Plans approved at Birmingham architect’s former offices and his Warwickshire Masonic Temple

The wrecking ball has edged closer to two more schemes by Birmingham post-war architect John Madin with the approval of new planning applications to redevelop parts of the city’s leafy Edgbaston suburb.

Glenn Howells Architects’ proposals to create a new mixed-use development on the western edge of the city centre last week won consent from Birmingham council, but will require the demolition of three linked Madin office blocks, one of which housed his practice offices.

A few hundred metres further west, revised proposals by PRC Architecture & Planning have been approved for a “care village” which will involve the demolition of Madin’s monolithic Warwickshire Masonic Temple.

Historic England opposed the New Garden Square proposals, which will create 400 new apartments, 57,500sq m of office space, 2,400sq m of retail, and a 100-bed hotel, on the grounds of its impact on nearby listed properties, including the grade II Plough & Harrow Hotel, which has connections to Lord of the Rings author JRR Tolkein.

The government heritage advisor also said the Madin structures – Nos 123, 125 and 127 Hagley Road – should be considered as “undesignated heritage assets” and retained as a “significant layer” of the Edgbaston Conservation Area.

Planning officers accepted that the Madin buildings were “of some local interest”, but argued that their loss was “not considered to warrant refusal” of the application by Calthorpe Estates and U+I.

At their previous meeting, on August 31, members of the city council’s planning committee approved Cinnamon Care Homes’ plans to demolish Madin’s red-brick masonic temple for replacement with a 52-bed care home, 51 assisted living units, 103 care apartments and communal facilities.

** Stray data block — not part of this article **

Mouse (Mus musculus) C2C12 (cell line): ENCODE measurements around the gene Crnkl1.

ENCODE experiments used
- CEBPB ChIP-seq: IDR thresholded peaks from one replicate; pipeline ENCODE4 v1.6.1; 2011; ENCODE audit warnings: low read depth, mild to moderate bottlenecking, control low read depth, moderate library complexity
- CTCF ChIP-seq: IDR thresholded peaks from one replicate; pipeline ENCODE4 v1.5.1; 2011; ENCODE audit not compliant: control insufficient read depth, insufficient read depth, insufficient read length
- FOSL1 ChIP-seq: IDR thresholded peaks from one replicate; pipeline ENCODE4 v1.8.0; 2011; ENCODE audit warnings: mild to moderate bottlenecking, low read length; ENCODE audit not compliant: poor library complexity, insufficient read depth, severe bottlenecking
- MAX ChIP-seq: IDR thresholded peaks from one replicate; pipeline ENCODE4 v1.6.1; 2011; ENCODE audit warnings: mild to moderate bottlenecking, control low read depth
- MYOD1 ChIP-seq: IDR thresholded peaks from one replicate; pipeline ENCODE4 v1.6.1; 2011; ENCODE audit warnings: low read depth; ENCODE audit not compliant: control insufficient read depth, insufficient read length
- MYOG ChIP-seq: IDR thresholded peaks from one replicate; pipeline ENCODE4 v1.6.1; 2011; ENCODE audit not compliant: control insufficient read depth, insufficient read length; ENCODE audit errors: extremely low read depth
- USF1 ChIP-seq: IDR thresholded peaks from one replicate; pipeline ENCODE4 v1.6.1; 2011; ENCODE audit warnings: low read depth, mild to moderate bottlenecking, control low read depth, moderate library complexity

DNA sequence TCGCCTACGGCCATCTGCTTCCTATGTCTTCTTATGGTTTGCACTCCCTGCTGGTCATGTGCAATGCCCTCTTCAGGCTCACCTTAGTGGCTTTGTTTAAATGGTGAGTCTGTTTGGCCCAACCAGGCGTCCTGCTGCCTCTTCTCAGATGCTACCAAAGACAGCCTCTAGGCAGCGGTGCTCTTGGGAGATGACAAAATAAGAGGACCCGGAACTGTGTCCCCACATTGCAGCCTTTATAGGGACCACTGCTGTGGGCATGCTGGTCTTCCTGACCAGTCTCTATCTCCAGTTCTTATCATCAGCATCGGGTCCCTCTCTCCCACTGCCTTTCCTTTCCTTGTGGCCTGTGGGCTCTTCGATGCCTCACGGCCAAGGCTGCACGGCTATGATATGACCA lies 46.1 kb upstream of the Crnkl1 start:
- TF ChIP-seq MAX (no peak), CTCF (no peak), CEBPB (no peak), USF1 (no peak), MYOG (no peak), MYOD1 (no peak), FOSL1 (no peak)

Madin masonic 2

Source: Jim Dunton

The entrance to John Madin’s Warwickshire Masonic Temple, in Edgbaston, Birmingham

The developer won permission for a smaller care development on the site in 2016, but the latest proposals almost treble the number of assisted-living units and add four more apartments with a scheme that would be delivered in blocks of up to six storeys.

Warwickshire Masonic Temple was capable of seating 2,500 people when it was completed in 1971. Its facilities included the temple itself as well as seven lodge rooms, a museum, a library, a ballroom and dining and entertainment facilities.

Its most recent incarnation saw it serve as a conference and events centre, but it closed in 2014 with the loss of around 60 jobs.

Recommending the latest Cinnamon Care Homes proposals for approval, planning officers said the scheme would deliver a “high-quality facility” that addressed the locality with a “confident and contemporary solution”.

They added: “The scheme represents sustainable development and is well located to gain access to public transport and the city centre. The scheme would retain the majority of trees on site, would respect local heritage assets and would be of an appropriate scale, taking the local context into account.”

Officers said the proposals would “follow the rhythm and scale” of surrounding architecture, which includes listed buildings with gable features on nearby Clarendon Road.

If redevelopment of both Edgbaston sites progresses, the former temple and offices will be the latest examples of Madin’s Birmingham work to be razed, following on from the demolition of his Pebble Mill Studios, Birmingham Central Library, and Nat West Bank and offices in Colmore Row.

Just one Madin structure is listed so far: his St James’s House building in Edgbaston, designed for the Engineering and Allied Employers Federation, which was awarded grade II protection in 2015.

St James's House Edgbaston Birmingham by John Madin

St James’s House Edgbaston Birmingham by John Madin